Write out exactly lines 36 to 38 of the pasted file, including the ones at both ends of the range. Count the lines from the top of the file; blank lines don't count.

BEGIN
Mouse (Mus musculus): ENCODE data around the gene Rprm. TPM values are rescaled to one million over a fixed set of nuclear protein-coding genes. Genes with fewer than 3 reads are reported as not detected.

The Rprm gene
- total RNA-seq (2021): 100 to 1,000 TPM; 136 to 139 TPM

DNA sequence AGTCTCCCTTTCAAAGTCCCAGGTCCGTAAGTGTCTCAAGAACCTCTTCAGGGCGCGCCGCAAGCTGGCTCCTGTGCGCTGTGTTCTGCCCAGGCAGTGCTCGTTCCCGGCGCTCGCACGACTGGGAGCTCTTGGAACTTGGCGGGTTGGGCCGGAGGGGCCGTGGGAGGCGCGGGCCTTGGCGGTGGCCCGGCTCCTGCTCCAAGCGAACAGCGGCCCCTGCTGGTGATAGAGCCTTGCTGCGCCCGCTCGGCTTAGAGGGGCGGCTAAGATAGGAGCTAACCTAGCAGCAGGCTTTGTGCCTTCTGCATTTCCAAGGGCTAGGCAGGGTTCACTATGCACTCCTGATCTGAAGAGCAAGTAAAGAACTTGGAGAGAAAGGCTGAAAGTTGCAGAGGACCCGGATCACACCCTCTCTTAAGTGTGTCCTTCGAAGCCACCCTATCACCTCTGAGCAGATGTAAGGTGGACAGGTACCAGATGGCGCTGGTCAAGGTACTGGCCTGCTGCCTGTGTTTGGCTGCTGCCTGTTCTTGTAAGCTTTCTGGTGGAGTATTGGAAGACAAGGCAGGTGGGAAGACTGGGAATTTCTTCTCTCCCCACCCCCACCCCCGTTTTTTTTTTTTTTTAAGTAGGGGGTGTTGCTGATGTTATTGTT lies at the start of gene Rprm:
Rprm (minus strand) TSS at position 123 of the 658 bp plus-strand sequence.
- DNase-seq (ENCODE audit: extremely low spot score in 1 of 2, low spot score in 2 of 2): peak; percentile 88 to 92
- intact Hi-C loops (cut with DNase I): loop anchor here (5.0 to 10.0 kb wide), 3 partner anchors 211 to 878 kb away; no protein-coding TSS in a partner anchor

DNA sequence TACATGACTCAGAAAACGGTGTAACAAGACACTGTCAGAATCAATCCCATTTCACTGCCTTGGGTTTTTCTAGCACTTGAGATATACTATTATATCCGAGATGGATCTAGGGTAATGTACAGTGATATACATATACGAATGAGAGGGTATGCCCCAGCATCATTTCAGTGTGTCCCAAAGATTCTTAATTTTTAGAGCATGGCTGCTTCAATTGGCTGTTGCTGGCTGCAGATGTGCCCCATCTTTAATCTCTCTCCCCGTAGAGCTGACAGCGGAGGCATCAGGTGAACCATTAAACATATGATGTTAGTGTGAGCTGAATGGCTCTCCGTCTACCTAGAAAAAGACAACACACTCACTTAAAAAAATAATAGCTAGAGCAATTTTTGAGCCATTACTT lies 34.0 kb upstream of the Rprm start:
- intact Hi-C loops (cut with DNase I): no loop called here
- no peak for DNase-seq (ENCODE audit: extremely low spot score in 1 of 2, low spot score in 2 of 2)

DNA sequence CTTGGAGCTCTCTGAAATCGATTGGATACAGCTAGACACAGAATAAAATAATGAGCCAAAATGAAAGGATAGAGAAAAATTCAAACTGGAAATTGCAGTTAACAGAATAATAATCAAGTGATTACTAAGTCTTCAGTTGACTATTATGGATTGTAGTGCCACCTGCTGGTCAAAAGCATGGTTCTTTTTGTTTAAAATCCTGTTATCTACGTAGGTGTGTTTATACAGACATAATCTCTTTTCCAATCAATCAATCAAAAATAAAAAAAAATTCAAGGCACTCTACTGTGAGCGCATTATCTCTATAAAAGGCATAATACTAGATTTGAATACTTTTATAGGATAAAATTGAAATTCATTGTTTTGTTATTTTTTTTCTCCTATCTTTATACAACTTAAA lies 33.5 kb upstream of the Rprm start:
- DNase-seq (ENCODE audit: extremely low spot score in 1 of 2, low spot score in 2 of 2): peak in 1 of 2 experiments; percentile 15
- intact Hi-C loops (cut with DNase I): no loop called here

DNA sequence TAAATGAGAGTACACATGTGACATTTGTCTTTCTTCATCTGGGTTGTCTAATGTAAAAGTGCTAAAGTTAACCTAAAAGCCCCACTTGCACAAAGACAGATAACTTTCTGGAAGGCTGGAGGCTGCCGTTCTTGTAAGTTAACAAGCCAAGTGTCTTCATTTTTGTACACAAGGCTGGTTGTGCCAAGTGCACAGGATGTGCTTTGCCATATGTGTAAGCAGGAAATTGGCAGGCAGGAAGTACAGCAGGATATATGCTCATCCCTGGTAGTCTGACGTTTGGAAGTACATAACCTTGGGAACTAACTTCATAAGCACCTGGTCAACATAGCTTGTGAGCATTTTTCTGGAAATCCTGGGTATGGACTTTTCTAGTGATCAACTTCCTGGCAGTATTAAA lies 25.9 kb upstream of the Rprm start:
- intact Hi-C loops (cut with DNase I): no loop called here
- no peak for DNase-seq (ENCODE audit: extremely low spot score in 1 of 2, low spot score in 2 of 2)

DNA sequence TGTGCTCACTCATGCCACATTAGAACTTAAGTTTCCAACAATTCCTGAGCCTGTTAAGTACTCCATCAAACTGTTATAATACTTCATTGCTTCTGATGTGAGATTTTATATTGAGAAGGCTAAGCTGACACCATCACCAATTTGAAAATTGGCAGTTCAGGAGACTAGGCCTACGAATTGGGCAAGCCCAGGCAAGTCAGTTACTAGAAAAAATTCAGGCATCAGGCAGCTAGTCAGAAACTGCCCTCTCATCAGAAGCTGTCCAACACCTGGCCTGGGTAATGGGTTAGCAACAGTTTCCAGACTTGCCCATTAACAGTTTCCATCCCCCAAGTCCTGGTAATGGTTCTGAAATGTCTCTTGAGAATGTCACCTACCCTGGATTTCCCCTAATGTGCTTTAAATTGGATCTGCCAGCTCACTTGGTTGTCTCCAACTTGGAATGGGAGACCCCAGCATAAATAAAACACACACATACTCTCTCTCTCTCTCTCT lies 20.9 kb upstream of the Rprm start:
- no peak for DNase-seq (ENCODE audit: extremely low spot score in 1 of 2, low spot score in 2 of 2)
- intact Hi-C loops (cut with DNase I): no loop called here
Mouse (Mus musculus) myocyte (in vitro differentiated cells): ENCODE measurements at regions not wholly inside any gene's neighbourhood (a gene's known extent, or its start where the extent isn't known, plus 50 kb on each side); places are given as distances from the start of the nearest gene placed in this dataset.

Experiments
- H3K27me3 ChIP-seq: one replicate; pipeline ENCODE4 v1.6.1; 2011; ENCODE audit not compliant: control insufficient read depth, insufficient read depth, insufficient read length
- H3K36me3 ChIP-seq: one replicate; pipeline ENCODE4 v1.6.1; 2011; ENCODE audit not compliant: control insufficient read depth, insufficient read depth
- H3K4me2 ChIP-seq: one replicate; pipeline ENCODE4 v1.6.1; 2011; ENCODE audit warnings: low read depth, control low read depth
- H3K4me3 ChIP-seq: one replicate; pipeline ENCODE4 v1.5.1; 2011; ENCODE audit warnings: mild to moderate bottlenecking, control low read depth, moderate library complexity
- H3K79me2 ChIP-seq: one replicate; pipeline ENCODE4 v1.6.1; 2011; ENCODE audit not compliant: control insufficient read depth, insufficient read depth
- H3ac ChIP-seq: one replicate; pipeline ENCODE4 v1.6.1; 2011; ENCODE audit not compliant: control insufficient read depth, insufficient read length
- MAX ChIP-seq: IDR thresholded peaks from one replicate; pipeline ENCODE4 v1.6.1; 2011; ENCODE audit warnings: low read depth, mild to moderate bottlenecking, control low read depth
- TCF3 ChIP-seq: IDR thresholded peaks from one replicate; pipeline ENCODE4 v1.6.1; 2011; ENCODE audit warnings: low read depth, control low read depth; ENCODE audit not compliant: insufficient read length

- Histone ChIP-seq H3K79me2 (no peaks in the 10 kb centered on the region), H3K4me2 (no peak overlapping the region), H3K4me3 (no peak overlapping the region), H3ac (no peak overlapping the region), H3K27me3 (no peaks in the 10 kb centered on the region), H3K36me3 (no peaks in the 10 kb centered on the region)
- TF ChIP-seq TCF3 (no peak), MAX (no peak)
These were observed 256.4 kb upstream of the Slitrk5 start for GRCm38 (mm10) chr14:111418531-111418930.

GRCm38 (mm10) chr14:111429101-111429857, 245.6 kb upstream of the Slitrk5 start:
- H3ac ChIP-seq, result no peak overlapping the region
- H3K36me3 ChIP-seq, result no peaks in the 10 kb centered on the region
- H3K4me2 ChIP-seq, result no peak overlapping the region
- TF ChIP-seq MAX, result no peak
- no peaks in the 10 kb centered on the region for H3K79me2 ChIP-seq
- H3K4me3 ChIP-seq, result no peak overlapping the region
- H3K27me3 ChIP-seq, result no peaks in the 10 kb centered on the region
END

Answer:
- H3K4me2 ChIP-seq, result no peak overlapping the region
- TF ChIP-seq MAX, result no peak
- no peaks in the 10 kb centered on the region for H3K79me2 ChIP-seq